Yes, Netflix is making a serious Oscar play this year with Alfonso Cuarón's artful Roma, and already took home a bunch of Emmys for their original series like The Crown, Godless, and Black Mirror. Each year, their crop of original programming gets more and more outstanding, creating an awards heavyweight out of what was once a humble DVD rental service. But the best thing on there right now isn't a cerebral awards contender or an effects-heavy prestige drama series. It's not even a Netflix original. It's a British nature documentary about fish.
In 2001, The Blue Planet, the first documentary series to dive deep into Earth's oceanic history, premiered on the BBC and changed the course of nature filmography forever. Containing creatures and phenomena that had never been seen on camera before -- and some that had never even been seen at all -- The Blue Planet took five years, nearly 200 filming locations all over the world, and a set of specialized deep-water submersibles to make.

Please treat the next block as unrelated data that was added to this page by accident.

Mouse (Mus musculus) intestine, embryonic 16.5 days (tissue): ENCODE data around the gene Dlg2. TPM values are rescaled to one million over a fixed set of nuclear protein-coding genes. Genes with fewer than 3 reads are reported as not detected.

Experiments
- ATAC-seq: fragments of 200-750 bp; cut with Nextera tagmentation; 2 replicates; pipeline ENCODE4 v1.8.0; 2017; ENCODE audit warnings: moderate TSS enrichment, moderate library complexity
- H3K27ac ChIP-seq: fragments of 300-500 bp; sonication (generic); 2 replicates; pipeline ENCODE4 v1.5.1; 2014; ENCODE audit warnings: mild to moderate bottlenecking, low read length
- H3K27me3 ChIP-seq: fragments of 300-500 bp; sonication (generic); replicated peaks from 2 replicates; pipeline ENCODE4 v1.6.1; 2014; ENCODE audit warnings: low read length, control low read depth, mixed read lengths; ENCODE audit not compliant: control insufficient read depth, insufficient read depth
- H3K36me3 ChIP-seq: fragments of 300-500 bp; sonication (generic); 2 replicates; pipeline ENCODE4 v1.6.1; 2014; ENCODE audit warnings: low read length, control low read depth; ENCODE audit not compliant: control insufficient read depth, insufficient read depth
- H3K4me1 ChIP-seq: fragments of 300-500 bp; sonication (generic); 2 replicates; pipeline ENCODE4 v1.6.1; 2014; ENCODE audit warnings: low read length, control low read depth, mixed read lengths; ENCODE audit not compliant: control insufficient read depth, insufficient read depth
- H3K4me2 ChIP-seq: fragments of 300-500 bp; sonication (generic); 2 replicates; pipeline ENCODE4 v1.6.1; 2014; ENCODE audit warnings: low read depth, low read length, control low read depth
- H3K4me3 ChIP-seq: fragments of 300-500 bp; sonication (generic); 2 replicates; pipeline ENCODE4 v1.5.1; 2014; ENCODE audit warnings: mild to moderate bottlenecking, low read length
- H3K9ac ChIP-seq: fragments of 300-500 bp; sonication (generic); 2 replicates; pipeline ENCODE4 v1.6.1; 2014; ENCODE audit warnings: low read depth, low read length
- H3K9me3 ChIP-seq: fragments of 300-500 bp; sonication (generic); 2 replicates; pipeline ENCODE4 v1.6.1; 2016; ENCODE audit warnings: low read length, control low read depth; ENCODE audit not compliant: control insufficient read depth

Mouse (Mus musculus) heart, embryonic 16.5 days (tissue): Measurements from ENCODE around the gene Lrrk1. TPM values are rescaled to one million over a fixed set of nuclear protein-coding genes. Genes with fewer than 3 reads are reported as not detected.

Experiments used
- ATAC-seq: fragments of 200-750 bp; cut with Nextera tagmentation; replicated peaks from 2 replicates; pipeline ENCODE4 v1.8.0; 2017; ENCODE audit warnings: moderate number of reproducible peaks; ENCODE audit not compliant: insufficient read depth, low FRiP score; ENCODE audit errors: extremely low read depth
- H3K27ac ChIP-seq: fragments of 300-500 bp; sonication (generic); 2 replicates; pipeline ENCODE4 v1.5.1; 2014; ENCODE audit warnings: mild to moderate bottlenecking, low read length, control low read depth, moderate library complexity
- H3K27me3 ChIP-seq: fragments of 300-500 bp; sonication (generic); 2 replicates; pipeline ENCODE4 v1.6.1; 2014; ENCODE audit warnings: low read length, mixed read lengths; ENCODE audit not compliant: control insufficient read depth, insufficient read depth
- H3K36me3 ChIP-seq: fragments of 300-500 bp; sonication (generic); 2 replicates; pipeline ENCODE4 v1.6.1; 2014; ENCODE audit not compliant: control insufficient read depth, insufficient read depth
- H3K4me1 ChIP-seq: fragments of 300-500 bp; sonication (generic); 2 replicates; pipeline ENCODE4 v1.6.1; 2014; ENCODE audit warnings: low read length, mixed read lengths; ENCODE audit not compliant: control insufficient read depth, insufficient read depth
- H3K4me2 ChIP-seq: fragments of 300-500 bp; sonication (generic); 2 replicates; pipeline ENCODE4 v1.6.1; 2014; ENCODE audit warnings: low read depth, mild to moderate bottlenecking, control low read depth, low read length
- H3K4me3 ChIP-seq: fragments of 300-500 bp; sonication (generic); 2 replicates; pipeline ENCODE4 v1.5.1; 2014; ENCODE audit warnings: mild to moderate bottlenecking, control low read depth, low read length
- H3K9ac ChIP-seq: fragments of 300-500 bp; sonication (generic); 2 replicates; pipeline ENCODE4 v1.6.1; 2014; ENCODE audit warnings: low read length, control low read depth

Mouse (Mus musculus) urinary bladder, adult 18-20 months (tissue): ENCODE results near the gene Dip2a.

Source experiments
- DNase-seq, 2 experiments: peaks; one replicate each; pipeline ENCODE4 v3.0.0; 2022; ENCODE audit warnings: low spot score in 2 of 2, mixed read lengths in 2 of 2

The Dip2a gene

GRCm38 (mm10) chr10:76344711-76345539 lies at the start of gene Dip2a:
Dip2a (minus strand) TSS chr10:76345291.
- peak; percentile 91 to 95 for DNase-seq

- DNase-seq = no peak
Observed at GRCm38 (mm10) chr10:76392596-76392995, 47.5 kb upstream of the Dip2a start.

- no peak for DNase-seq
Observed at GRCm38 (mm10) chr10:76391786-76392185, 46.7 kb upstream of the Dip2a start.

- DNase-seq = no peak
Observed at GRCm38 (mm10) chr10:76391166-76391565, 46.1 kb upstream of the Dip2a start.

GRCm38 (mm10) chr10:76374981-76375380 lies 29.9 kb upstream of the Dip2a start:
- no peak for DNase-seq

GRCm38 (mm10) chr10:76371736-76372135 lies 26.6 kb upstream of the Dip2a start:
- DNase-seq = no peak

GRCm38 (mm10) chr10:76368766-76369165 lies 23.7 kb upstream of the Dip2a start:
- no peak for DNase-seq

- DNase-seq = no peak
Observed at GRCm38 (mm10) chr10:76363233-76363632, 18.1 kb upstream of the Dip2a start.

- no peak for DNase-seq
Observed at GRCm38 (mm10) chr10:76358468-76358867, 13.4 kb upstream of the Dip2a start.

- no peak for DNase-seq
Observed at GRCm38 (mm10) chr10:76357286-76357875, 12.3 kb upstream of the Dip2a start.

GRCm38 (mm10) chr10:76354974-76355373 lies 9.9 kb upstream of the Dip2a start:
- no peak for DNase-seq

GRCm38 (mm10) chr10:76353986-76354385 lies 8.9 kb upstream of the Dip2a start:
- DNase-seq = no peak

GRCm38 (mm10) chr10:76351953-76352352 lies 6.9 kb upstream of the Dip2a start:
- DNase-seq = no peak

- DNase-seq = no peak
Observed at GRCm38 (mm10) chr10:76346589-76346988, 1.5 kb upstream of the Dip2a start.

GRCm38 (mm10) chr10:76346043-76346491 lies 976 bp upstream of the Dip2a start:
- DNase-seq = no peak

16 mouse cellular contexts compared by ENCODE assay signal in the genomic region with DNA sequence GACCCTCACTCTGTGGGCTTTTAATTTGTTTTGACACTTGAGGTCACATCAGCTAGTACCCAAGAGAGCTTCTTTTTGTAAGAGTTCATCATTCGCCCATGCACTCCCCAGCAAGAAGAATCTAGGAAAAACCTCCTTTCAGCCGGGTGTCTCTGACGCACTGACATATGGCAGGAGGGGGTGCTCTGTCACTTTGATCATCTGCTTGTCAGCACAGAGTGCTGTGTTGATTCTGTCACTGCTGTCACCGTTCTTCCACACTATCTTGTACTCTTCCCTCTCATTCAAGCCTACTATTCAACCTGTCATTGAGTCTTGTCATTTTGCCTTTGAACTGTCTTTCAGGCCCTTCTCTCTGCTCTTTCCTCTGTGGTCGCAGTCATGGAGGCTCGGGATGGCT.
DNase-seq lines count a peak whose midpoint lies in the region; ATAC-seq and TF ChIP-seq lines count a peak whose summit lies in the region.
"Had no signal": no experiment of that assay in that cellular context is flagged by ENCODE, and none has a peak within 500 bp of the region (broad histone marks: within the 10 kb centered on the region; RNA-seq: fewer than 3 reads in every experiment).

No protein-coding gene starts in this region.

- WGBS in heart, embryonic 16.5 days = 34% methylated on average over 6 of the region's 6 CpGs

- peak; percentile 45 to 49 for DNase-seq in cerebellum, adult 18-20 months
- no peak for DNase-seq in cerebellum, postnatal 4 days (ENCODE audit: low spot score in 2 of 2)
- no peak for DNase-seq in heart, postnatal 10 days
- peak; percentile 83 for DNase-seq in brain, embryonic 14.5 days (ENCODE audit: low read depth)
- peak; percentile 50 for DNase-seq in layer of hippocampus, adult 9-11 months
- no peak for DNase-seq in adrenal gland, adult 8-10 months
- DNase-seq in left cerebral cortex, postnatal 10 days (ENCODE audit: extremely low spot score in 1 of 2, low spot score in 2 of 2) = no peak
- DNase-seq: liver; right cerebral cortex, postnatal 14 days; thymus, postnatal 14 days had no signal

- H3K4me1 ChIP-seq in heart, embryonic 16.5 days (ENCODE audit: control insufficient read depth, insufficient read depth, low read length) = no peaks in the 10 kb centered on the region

In 2006, the BBC's Planet Earth became the most groundbreaking nature documentary series ever commissioned, the first ever to be filmed entirely in high definition. It won four Emmys, a Peabody Award, and a Royal Television Society Award, and pretty much singlehandedly paved the way for future documentaries, including its own sequel, Planet Earth II (remember those lizards?), Frozen Planet, and a number of deep dives into the ecosystems of Africa, China, the South Pacific islands, and Madagascar. Planet Earth changed everything, which is why going back and recreating one of the BBC's greatest hits only makes sense.